An Islamist parliamentary bloc in Kuwait warned the government against the planned purchase of French-made Rafale warplanes, saying the deal was "suspicious."
"The bloc reiterates its firm rejection of this suspicious deal, especially following information that the latest technical reports have recommended the rejection of the deal," a statement by the Reform and Development Bloc said.
The written statement, released March 21, did not say why the deal was deemed suspicious, and there has been no official word that Kuwait was reconsidering the purchase.
In November, some opposition MPs claimed the proposed contract was over-inflated. A technical defense ministry team has been assessing the deal, but its findings have not been publicized.
"We warn the government against squandering public funds on suspicious deals," said the bloc's spokesman, Waleed al-Tabtabai.
The political grouping comprises four Islamist MPs who have been campaigning against several proposed arms deals, especially the deal for up to 28 Rafale combat aircraft.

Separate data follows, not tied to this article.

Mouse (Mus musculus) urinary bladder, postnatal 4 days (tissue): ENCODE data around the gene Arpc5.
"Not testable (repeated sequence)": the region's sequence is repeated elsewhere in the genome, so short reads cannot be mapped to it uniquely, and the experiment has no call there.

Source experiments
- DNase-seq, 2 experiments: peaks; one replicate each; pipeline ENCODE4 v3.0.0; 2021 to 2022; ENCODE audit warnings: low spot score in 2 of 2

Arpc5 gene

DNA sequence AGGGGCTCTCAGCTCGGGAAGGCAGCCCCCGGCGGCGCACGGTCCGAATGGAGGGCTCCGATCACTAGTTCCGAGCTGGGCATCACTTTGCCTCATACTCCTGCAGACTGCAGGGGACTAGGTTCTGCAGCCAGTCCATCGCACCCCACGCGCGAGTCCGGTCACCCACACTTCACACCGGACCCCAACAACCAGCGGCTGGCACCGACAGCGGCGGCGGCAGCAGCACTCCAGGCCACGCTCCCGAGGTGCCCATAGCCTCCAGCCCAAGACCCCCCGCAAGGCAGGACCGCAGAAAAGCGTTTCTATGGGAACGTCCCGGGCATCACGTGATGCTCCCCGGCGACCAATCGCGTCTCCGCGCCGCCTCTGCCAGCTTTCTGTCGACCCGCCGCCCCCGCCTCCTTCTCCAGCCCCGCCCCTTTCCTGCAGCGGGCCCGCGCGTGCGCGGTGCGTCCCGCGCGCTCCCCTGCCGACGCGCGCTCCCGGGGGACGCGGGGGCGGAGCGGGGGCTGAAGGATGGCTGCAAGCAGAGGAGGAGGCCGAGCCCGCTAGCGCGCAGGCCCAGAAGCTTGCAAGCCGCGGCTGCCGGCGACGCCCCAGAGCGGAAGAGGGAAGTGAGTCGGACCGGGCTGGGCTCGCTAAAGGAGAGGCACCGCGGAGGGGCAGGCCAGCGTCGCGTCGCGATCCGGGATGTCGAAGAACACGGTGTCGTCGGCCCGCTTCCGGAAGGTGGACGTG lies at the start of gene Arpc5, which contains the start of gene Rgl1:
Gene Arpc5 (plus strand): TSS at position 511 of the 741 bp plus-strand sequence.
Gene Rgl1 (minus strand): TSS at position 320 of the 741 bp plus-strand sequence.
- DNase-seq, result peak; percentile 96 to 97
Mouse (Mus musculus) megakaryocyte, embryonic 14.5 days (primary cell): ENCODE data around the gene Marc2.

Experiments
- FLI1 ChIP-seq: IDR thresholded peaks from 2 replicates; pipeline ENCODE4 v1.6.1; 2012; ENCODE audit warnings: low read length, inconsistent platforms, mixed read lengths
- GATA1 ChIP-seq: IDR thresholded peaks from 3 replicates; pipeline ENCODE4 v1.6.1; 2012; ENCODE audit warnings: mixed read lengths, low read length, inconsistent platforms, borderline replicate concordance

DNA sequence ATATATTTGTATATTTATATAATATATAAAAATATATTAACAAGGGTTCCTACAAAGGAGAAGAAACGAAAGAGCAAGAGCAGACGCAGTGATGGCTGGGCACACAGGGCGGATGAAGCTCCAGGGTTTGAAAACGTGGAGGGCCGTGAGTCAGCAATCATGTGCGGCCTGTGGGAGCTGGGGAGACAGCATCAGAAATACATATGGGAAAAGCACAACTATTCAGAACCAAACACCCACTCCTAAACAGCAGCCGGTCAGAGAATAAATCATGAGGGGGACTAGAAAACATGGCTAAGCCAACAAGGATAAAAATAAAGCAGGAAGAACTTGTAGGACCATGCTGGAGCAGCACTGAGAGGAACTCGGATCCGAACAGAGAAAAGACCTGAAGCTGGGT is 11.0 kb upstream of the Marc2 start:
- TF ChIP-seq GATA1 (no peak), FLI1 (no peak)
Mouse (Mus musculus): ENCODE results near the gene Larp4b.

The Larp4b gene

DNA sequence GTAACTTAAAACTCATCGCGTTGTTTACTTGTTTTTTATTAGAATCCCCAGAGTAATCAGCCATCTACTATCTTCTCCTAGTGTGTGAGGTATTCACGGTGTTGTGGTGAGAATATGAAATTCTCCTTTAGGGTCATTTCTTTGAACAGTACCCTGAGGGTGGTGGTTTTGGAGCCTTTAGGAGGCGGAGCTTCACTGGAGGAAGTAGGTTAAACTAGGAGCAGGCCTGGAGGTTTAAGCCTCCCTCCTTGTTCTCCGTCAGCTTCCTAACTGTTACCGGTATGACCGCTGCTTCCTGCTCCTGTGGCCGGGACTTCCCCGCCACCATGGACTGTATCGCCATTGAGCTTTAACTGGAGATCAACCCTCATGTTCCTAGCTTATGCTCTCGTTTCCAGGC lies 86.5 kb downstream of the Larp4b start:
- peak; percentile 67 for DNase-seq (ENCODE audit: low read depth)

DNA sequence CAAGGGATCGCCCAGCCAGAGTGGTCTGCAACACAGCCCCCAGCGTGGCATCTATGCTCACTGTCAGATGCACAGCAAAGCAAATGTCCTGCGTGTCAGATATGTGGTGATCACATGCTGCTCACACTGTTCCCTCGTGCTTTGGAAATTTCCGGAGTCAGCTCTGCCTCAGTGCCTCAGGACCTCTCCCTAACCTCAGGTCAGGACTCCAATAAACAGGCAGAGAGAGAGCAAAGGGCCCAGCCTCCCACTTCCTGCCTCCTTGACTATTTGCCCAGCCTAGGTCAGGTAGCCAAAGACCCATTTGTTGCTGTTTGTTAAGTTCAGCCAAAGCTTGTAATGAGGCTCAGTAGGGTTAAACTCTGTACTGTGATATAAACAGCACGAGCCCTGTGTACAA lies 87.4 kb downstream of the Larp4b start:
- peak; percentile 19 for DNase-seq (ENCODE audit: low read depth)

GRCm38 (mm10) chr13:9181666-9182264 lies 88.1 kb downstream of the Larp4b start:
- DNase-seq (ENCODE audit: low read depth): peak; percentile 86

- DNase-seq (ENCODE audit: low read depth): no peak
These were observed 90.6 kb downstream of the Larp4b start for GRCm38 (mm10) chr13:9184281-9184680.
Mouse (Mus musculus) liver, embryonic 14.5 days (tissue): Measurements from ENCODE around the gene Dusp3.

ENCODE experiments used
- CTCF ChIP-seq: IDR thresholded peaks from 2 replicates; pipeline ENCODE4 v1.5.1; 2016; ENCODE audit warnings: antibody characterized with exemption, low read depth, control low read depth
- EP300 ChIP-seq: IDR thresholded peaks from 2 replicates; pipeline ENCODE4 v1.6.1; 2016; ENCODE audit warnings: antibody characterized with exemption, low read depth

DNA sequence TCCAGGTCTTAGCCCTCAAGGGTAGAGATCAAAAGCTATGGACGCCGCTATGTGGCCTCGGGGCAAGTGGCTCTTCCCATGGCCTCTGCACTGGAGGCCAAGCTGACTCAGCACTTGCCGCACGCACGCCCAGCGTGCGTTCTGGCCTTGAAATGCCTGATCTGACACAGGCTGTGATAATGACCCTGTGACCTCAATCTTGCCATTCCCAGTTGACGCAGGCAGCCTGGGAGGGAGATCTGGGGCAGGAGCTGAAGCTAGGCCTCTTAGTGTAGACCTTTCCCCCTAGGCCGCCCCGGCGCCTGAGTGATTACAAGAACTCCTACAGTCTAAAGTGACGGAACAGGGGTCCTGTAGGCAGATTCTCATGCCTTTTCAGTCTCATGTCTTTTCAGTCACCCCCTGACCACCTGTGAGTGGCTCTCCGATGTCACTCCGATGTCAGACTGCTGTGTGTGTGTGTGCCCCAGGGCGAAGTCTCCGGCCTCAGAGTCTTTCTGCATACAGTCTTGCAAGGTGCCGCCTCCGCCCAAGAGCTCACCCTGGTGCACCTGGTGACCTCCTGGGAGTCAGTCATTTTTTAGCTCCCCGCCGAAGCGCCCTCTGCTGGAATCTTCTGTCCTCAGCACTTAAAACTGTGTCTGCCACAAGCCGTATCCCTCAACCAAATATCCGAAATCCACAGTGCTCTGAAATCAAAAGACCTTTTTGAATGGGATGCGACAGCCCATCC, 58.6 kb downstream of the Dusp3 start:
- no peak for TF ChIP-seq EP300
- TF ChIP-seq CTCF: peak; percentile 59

The statement also said no country in the world had bought Rafales so far. Many countries have expressed interest in the multi-role combat fighter, but no deal has been finalized.
Last week, Defense Minister Sheikh Jaber Mubarak al-Sabah said the Rafale deal remained a priority for Kuwait.
In November, Kuwait's parliament voted unanimously to ask the independent accounting watchdog Audit Bureau to probe three planned arms deals with the United States and France that one lawmaker said were worth billions of dollars.
The deals include the planned purchase of an unspecified number of U.S.-made Hercules transport aircraft, an ammunition factory and the Rafale fighters.
In October, Kuwait and France signed a new defense agreement and discussed details of the Rafale deal.
Sheikh Jaber said after talks in Paris that Kuwait would be "proud" to have the supersonic Rafale jet for its armed forces at some point in the future. He said he had given the Rafale a green light and passed the matter to technical teams for detailed scrutiny.
During a Gulf tour in February 2008, French President Nicolas Sarkozy said discussions had begun with Kuwait to sell between 14 and 28 Rafales, which are made by France's Dassault Aviation.